DG: A small number of our sales take place to larger government run or owned institutions, particularly broadcasters in Europe like the BBC, and others like that, and in some cases they're looking for an integrated system that consists of audio production equipment that's supplied by Digidesign and video production equipment that's supplied by our parent company Avid Technology - that's the closest thing that we do that comes close to implementing a large system with many different parts and many different usages simultaneously. We don't have any examples of complete failures there, where we had to withdraw and uninstall all the equipment that I'm aware of.
The most that ever happens is that the company in question is waiting for some additional piece to become compatible and we can't supply that with all the rest of the equipment, so for a period of a few months we're waiting to close the deal and call it complete.
In general we always have a few deals that are in that kind of last stage where we're waiting for the last pieces to become compatible so we can install them with the rest of the equipment. And we'll typically have a few deals that are in that status and in our publicly available annual report you'll often receive notice of that because they sometimes run to a few million dollars, but we recently closed one for $18 million with a large French broadcaster that was in that status for, I think, more than six months and then the last few pieces were made available and we were able to close it down and call it complete. But there are never any complete failures in the way you're describing, as far as I'm aware.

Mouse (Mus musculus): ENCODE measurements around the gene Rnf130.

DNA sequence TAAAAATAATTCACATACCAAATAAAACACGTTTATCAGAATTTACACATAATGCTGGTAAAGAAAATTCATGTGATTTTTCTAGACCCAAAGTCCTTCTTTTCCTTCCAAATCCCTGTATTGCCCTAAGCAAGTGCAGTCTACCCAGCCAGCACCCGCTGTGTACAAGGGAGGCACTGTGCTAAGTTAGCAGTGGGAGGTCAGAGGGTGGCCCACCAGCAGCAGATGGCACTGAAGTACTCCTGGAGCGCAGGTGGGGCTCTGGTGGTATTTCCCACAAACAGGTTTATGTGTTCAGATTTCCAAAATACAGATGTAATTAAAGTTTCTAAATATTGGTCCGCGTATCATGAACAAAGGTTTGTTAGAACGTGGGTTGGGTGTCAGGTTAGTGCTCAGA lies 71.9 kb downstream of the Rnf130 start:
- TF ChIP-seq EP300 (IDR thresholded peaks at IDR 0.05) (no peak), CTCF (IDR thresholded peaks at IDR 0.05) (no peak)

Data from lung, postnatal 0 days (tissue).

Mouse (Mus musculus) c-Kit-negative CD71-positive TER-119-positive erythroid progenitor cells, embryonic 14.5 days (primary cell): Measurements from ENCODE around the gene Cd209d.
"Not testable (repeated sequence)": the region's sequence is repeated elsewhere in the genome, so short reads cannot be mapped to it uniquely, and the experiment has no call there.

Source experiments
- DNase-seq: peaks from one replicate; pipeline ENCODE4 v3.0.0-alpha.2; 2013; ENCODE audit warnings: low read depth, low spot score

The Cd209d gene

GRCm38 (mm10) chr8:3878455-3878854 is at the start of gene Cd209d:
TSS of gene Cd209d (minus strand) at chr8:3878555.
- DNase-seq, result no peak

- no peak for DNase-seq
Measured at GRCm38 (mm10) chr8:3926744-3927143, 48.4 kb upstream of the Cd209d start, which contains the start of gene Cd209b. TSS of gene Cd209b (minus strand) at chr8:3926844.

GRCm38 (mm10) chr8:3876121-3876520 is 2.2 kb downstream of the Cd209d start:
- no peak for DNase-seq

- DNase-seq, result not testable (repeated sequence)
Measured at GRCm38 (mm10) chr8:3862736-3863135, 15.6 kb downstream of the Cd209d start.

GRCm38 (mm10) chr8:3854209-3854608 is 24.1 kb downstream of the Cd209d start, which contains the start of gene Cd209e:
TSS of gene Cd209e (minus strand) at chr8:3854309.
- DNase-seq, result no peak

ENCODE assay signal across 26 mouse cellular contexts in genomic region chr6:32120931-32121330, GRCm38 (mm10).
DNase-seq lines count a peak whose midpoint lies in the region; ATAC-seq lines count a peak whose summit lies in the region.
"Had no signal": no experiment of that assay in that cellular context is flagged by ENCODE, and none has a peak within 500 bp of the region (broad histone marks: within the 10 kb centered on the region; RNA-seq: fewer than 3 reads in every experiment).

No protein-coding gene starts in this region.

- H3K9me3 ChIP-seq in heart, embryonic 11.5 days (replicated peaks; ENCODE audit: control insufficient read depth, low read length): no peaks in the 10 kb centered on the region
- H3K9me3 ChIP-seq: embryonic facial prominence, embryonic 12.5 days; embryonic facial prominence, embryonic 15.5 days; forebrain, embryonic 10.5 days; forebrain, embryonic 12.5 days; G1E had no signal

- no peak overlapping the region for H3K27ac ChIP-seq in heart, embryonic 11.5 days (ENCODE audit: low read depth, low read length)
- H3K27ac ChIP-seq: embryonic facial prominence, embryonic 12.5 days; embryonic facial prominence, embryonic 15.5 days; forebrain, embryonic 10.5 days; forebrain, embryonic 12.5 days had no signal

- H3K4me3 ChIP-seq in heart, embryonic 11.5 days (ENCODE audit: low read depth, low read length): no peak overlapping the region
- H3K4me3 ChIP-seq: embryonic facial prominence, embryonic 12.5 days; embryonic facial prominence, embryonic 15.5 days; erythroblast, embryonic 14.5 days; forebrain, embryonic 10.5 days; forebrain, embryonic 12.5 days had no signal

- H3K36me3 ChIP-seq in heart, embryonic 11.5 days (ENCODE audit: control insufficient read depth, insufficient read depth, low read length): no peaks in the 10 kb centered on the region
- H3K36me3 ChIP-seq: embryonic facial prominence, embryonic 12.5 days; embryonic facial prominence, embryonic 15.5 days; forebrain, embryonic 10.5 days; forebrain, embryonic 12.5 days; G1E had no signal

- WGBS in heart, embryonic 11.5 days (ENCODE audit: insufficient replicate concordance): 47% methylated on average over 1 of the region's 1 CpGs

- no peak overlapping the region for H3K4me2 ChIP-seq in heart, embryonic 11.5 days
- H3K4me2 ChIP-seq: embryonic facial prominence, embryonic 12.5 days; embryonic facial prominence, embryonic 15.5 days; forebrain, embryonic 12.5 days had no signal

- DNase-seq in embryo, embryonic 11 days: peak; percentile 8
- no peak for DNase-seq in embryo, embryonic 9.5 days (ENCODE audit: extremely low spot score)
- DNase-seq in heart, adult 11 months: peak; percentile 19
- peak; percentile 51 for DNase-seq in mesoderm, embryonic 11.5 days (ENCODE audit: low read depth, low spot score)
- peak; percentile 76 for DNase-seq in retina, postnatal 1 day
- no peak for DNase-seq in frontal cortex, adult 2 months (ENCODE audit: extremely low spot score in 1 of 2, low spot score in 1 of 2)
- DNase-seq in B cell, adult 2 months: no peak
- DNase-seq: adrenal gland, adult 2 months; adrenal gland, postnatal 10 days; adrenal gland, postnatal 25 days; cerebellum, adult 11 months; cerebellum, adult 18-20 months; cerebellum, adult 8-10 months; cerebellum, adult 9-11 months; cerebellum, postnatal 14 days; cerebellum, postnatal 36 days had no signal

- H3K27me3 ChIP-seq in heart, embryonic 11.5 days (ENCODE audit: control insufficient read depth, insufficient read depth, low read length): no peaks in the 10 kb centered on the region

BCS recently celebrated its 50th anniversary. With that in mind what are your thoughts as to what have been the most exciting and ground-breaking developments in IT for you, and your industry, over the past 50 years?
JS: Over the past 50 years?! The transition from tape to computer based recording is probably the biggest for us in the last 20 years.
DG: But it's not an IT industry development is it? That's what you're looking for isn't it?
Well the IT industry and your industry cross over - both really.
DG: Well I think personally the first one would be the advent of the personal computer because studios tend to be small owner-operated businesses and if it required super computers, or even just large business computers, to do the kind of audio production that they want to do it never would have happened - they'd still be using tape now.
But the advent of the personal computer put it within the price range that the average studio operation could actually afford. And it made it possible for Digidesign and many other companies within the industry to come into existence in the first place and offer something which previously required expensive work stations and large mixing consoles. So that's a huge development from IT that affected, in fact enabled, the business that we’re in now.